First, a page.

It’s 12:05 a.m., December 25, 2011. I promised myself I wouldn’t stay up this late, but I am here anyway. Tomorrow I’ll be so tired and unable to fake a smile in front of everyone come afternoon. But I must get one thing under control before I go to bed.
I arrange all the kids’ presents neatly on their Thomas the Train table. I just finished wrapping the last one. The green Peanuts paper is for the boys, the Snoopy-covered red is for my little girl. They make a pretty picture on the table. I consider snapping a photo, proof of hard work and commitment in this season of emotional chaos, but I am too tired to grab my camera. I simply sit on the steps for a moment to let my thoughts settle.
As I admire this red-and-green gift sculpture, I review our blessings. We are blessed to afford these gifts; we have survived the recession, and with God’s help we have made it through six months as a single-income family, since my job ended. Yes, it took dozens of coupons and every Black Friday deal to make it happen, but we did it. This pile of gifts is proof.
I can’t fix the distance and undercurrent of hostility in our marriage. I’m trying so hard, but I can’t do it all by myself. I am worried about where we are headed. But I can’t afford worry on Christmas morning. I stuff it inside.
I can’t control the wildly unpredictable nature of Christmas celebrations with our extended family. The mood swings, the outbursts, the snarky comments, the cold shoulders. I will face some of this tomorrow—no, wait, I mean later today.
This is the part of Christmas I hate, the part I’ve endured for the past 29 years—almost three decades—as a child of a divorced home. You’d think I’d be used to it by now. But my heart won’t stop hoping for a perfect, pain-free Christmas.
All I can do is create a safe haven for the five of us in the morning. An hour or two where no one can hurt us. No one can criticize us. No one can tell us we’re wrong.
This is where we can cautiously find joy in our own family, in our children. D and I can soak up their joy and let it seep into our own broken places. That’s my hope. That’s what I’m counting on. These gifts are joy factories, I pray.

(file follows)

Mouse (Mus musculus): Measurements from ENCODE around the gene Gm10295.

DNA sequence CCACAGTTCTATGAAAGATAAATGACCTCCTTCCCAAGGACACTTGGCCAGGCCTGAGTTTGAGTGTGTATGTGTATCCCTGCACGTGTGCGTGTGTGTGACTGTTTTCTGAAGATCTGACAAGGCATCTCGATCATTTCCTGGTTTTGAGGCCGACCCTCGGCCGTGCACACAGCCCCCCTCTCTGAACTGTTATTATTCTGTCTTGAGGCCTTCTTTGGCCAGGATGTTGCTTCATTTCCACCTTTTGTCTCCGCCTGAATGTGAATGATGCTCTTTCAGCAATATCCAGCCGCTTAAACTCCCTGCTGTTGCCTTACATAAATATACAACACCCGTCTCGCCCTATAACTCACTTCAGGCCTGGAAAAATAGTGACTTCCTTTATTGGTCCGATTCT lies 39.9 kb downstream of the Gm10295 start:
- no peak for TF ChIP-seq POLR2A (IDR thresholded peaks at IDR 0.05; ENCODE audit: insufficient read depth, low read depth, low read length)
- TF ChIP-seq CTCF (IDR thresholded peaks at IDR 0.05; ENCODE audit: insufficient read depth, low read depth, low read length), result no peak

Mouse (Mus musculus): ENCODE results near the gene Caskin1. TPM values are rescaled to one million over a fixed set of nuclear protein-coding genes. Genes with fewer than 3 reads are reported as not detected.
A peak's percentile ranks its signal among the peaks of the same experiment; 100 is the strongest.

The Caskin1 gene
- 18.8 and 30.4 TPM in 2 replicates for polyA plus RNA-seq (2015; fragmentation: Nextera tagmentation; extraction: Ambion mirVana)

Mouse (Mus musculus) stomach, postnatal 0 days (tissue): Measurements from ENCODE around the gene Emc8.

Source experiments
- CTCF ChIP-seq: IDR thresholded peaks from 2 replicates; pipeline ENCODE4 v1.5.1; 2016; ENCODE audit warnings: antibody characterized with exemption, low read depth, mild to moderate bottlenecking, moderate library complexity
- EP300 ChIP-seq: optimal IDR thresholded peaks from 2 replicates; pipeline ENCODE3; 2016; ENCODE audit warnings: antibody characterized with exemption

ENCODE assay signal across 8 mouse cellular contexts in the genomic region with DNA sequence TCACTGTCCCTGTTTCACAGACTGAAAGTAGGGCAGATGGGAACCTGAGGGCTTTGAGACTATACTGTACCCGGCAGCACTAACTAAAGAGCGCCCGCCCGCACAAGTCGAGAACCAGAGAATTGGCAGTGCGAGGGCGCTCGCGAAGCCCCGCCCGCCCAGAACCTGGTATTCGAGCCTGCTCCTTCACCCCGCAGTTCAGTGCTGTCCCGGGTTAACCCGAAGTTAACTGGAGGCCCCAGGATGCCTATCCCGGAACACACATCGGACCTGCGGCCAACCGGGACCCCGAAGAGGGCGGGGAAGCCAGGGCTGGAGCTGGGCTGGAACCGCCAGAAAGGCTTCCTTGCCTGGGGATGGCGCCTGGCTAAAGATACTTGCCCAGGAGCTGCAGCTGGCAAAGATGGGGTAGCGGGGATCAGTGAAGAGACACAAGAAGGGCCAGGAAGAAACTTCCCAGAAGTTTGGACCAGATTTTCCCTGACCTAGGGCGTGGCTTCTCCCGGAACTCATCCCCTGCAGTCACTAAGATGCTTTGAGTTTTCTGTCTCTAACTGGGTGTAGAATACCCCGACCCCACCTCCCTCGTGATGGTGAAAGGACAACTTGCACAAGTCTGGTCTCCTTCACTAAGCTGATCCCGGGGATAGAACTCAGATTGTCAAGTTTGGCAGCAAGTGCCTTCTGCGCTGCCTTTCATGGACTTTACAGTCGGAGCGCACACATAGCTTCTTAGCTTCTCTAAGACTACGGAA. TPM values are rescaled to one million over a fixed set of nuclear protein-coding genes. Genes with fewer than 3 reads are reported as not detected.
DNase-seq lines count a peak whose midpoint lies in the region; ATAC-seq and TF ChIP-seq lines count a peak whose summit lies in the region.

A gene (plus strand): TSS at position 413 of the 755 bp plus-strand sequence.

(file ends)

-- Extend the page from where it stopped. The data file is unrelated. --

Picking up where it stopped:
Lord, help me! Help me create good memories for the kids. Help me give them what we didn’t have at Christmas.
And I close my eyes against the tears and seek a few hours of sleep.
If I could sit down with that mama-me of five years ago, I would tell her I love her. I love that she’s trying so hard. I love that she hasn’t given up on pursuing peace at Christmas, even when it seems everything conspires against her.
I don’t turn away from her brokenness, from her pursuit of perfection. I would tell her I understand. I know she’s trying to fill up the past with a perfect present. I know it won’t work. But I want to say, “I’m glad you want something different, something better. That takes a lot more effort than repeating the same cycles you already know. Your desire is good.”
I would tell her it’s going to get worse before it gets better. Much worse. But it will get better, much better, if she is patient. If she perseveres and clings to her faith. God is the only one who can pull her through.
I would tell the past me that God will help her find Christmas peace in her messy, mixed-up life if she seeks him with her whole heart.
I would say Christmas peace is possible, but it’s only possible with Jesus. I can’t manufacture it, can’t wrap it up pretty and set it on a table. I have to humble myself to find it. Meet him crying and broken on the steps after midnight, willing to hand over my quest for control and perfection. Willing to submit to his plan and his ways.
Then I would place my hand on her forehead and pray a blessing of peace over her.
May the Lord bless you and keep you.
May he make his face shine upon you.
and be gracious unto you.
May the Lord look upon you with favor
and give you
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